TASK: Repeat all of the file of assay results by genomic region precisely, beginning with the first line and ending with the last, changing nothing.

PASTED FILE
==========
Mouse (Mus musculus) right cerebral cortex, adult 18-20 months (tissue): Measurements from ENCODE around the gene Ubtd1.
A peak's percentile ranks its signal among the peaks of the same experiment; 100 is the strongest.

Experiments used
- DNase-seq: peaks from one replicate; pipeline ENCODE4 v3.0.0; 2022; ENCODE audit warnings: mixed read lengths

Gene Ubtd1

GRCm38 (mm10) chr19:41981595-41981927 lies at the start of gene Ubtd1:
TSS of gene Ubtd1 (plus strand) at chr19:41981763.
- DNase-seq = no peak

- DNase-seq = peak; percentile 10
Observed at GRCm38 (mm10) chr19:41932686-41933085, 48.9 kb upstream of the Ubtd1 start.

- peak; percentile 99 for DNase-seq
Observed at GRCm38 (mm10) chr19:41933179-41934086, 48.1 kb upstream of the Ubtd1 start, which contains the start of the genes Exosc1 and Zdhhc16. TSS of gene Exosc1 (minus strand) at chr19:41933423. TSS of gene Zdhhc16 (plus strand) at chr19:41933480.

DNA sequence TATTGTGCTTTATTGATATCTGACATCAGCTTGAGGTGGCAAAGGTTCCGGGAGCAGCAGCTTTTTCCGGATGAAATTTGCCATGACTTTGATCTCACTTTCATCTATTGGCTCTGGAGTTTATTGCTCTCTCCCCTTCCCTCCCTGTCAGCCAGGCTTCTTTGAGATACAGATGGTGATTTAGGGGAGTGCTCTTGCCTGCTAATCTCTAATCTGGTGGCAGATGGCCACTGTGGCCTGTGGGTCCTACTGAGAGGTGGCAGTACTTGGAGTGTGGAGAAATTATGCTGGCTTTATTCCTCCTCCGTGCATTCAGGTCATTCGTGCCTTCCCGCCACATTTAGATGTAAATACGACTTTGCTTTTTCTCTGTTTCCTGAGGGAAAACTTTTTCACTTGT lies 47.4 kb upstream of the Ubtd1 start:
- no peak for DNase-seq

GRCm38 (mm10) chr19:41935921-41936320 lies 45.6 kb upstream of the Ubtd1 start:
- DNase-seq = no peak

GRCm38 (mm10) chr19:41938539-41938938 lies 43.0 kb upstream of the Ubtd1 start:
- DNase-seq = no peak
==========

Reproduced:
Mouse (Mus musculus) right cerebral cortex, adult 18-20 months (tissue): Measurements from ENCODE around the gene Ubtd1.
A peak's percentile ranks its signal among the peaks of the same experiment; 100 is the strongest.

Experiments used
- DNase-seq: peaks from one replicate; pipeline ENCODE4 v3.0.0; 2022; ENCODE audit warnings: mixed read lengths

Gene Ubtd1

GRCm38 (mm10) chr19:41981595-41981927 lies at the start of gene Ubtd1:
TSS of gene Ubtd1 (plus strand) at chr19:41981763.
- DNase-seq = no peak

- DNase-seq = peak; percentile 10
Observed at GRCm38 (mm10) chr19:41932686-41933085, 48.9 kb upstream of the Ubtd1 start.

- peak; percentile 99 for DNase-seq
Observed at GRCm38 (mm10) chr19:41933179-41934086, 48.1 kb upstream of the Ubtd1 start, which contains the start of the genes Exosc1 and Zdhhc16. TSS of gene Exosc1 (minus strand) at chr19:41933423. TSS of gene Zdhhc16 (plus strand) at chr19:41933480.

DNA sequence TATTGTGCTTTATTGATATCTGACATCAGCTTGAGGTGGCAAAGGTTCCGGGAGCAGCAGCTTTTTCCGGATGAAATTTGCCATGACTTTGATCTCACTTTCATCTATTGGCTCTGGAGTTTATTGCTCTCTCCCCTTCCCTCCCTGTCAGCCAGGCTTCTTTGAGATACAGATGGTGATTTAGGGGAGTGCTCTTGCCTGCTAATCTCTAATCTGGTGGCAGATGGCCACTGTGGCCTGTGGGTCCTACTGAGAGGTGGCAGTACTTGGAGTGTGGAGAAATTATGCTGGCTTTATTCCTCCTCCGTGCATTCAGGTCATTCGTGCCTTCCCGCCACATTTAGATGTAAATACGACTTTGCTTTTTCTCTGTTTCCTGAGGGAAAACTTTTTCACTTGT lies 47.4 kb upstream of the Ubtd1 start:
- no peak for DNase-seq

GRCm38 (mm10) chr19:41935921-41936320 lies 45.6 kb upstream of the Ubtd1 start:
- DNase-seq = no peak

GRCm38 (mm10) chr19:41938539-41938938 lies 43.0 kb upstream of the Ubtd1 start:
- DNase-seq = no peak